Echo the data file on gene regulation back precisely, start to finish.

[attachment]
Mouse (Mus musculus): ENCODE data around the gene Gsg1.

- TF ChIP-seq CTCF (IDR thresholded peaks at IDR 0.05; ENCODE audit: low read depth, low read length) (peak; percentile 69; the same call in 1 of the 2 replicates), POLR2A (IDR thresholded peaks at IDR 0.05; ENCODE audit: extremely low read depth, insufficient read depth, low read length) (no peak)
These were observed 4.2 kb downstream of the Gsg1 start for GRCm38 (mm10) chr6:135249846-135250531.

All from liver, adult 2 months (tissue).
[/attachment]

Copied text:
Mouse (Mus musculus): ENCODE data around the gene Gsg1.

- TF ChIP-seq CTCF (IDR thresholded peaks at IDR 0.05; ENCODE audit: low read depth, low read length) (peak; percentile 69; the same call in 1 of the 2 replicates), POLR2A (IDR thresholded peaks at IDR 0.05; ENCODE audit: extremely low read depth, insufficient read depth, low read length) (no peak)
These were observed 4.2 kb downstream of the Gsg1 start for GRCm38 (mm10) chr6:135249846-135250531.

All from liver, adult 2 months (tissue).